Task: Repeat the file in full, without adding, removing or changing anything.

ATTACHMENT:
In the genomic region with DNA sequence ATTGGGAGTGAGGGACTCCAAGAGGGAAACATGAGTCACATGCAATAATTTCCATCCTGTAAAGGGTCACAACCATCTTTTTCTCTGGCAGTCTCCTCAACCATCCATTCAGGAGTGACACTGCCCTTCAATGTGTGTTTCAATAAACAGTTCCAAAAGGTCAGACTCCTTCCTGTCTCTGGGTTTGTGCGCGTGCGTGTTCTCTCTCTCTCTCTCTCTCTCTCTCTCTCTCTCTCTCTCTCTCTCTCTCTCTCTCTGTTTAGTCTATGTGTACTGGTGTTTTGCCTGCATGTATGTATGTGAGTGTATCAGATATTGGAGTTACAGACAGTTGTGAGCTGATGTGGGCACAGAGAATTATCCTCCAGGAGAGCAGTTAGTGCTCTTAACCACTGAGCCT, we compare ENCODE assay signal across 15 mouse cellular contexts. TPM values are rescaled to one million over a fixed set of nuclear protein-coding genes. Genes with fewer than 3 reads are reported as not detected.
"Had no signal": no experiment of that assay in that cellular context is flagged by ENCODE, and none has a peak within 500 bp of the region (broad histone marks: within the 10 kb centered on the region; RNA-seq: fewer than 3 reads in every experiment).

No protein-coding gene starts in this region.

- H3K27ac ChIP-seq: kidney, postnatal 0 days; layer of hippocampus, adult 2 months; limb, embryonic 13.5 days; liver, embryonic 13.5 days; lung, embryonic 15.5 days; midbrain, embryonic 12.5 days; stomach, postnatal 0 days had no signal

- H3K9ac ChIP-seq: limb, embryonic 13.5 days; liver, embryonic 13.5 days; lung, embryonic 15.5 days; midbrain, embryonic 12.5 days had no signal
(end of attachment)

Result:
In the genomic region with DNA sequence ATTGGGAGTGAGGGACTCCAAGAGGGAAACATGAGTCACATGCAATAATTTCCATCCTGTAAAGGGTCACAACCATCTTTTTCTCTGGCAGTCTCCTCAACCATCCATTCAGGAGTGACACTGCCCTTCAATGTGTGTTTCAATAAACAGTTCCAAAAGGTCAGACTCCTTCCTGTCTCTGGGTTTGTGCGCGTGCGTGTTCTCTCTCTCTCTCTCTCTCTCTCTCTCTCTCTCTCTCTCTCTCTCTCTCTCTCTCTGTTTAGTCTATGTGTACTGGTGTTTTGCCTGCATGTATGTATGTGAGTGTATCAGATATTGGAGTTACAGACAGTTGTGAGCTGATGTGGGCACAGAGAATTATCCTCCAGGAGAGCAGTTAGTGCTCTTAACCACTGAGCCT, we compare ENCODE assay signal across 15 mouse cellular contexts. TPM values are rescaled to one million over a fixed set of nuclear protein-coding genes. Genes with fewer than 3 reads are reported as not detected.
"Had no signal": no experiment of that assay in that cellular context is flagged by ENCODE, and none has a peak within 500 bp of the region (broad histone marks: within the 10 kb centered on the region; RNA-seq: fewer than 3 reads in every experiment).

No protein-coding gene starts in this region.

- H3K27ac ChIP-seq: kidney, postnatal 0 days; layer of hippocampus, adult 2 months; limb, embryonic 13.5 days; liver, embryonic 13.5 days; lung, embryonic 15.5 days; midbrain, embryonic 12.5 days; stomach, postnatal 0 days had no signal

- H3K9ac ChIP-seq: limb, embryonic 13.5 days; liver, embryonic 13.5 days; lung, embryonic 15.5 days; midbrain, embryonic 12.5 days had no signal